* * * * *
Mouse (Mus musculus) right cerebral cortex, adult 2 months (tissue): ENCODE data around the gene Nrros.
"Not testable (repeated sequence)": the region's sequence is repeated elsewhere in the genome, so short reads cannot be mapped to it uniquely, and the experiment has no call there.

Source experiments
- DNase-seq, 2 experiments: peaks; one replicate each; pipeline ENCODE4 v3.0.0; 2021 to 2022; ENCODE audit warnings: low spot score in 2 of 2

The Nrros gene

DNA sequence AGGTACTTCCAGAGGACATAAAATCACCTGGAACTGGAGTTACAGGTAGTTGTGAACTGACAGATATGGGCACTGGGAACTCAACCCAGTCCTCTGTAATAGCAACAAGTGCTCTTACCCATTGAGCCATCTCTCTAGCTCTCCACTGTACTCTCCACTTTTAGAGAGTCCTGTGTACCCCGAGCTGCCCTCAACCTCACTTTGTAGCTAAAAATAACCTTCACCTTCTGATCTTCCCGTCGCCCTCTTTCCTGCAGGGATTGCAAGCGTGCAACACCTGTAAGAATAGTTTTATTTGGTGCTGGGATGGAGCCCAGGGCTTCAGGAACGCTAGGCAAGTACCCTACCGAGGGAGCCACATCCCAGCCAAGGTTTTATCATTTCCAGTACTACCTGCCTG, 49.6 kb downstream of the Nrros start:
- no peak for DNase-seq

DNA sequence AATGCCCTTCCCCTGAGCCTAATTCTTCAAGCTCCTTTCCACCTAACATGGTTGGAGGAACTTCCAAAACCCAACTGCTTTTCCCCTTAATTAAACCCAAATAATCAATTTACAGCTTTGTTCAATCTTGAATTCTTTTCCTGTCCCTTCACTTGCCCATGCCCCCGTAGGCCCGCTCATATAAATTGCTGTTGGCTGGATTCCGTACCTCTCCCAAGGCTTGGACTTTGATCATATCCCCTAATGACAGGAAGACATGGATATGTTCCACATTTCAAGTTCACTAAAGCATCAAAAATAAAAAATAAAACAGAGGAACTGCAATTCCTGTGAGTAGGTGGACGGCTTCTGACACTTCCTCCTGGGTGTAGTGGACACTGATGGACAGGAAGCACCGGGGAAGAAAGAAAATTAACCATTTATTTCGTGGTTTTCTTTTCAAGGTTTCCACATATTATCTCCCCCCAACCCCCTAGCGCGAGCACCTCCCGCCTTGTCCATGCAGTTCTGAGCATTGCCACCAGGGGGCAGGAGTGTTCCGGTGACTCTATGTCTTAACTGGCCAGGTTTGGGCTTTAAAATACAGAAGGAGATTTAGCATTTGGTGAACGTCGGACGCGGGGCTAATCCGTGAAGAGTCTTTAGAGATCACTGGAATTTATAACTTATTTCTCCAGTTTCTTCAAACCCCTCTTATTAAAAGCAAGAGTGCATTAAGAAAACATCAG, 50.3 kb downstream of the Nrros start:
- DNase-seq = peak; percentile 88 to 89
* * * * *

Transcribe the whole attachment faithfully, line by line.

Mouse (Mus musculus) right cerebral cortex, adult 2 months (tissue): ENCODE data around the gene Nrros.
"Not testable (repeated sequence)": the region's sequence is repeated elsewhere in the genome, so short reads cannot be mapped to it uniquely, and the experiment has no call there.

Source experiments
- DNase-seq, 2 experiments: peaks; one replicate each; pipeline ENCODE4 v3.0.0; 2021 to 2022; ENCODE audit warnings: low spot score in 2 of 2

The Nrros gene

DNA sequence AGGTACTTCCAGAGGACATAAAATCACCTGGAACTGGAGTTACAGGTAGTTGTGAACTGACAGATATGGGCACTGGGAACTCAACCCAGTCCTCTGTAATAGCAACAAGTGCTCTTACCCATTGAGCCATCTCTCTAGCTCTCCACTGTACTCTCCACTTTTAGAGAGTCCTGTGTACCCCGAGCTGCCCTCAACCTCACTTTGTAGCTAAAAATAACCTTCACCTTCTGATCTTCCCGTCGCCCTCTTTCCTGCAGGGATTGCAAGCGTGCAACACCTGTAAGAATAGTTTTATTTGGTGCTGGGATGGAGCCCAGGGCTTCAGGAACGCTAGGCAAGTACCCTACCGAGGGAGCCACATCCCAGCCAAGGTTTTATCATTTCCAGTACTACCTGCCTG, 49.6 kb downstream of the Nrros start:
- no peak for DNase-seq

DNA sequence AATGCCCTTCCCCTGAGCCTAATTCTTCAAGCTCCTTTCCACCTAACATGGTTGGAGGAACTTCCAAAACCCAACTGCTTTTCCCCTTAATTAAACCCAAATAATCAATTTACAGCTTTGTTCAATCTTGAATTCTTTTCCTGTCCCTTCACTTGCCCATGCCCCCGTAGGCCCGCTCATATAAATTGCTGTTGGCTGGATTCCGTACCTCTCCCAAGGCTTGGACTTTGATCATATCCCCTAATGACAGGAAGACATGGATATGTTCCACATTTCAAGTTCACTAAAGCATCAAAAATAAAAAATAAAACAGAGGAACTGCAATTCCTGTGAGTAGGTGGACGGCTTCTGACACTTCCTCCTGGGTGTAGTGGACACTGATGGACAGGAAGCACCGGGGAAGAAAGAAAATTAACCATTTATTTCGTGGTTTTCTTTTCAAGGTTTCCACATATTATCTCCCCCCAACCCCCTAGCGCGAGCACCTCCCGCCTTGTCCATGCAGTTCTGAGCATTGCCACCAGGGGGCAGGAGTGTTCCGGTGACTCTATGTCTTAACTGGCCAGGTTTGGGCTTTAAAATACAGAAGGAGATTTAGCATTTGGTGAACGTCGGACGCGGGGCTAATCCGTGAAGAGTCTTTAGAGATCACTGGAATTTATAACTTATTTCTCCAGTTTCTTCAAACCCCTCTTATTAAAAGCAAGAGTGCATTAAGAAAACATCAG, 50.3 kb downstream of the Nrros start:
- DNase-seq = peak; percentile 88 to 89